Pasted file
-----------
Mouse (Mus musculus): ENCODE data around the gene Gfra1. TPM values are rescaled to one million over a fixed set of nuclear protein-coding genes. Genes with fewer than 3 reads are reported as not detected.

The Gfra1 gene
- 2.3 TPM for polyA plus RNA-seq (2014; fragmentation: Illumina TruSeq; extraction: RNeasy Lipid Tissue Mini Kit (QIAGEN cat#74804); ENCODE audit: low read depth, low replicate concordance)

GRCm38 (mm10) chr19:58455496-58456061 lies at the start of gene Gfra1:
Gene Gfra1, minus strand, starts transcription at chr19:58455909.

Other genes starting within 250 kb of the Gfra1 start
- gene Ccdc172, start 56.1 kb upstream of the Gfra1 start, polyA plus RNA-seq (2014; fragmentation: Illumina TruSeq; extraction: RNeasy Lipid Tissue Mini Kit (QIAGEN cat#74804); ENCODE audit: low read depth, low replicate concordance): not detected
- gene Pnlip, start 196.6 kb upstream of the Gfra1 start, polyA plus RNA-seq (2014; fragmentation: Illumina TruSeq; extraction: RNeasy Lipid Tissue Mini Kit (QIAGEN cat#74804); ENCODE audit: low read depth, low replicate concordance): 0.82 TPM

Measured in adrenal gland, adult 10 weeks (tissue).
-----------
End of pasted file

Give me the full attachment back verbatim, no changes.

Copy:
Mouse (Mus musculus): ENCODE data around the gene Gfra1. TPM values are rescaled to one million over a fixed set of nuclear protein-coding genes. Genes with fewer than 3 reads are reported as not detected.

The Gfra1 gene
- 2.3 TPM for polyA plus RNA-seq (2014; fragmentation: Illumina TruSeq; extraction: RNeasy Lipid Tissue Mini Kit (QIAGEN cat#74804); ENCODE audit: low read depth, low replicate concordance)

GRCm38 (mm10) chr19:58455496-58456061 lies at the start of gene Gfra1:
Gene Gfra1, minus strand, starts transcription at chr19:58455909.

Other genes starting within 250 kb of the Gfra1 start
- gene Ccdc172, start 56.1 kb upstream of the Gfra1 start, polyA plus RNA-seq (2014; fragmentation: Illumina TruSeq; extraction: RNeasy Lipid Tissue Mini Kit (QIAGEN cat#74804); ENCODE audit: low read depth, low replicate concordance): not detected
- gene Pnlip, start 196.6 kb upstream of the Gfra1 start, polyA plus RNA-seq (2014; fragmentation: Illumina TruSeq; extraction: RNeasy Lipid Tissue Mini Kit (QIAGEN cat#74804); ENCODE audit: low read depth, low replicate concordance): 0.82 TPM

Measured in adrenal gland, adult 10 weeks (tissue).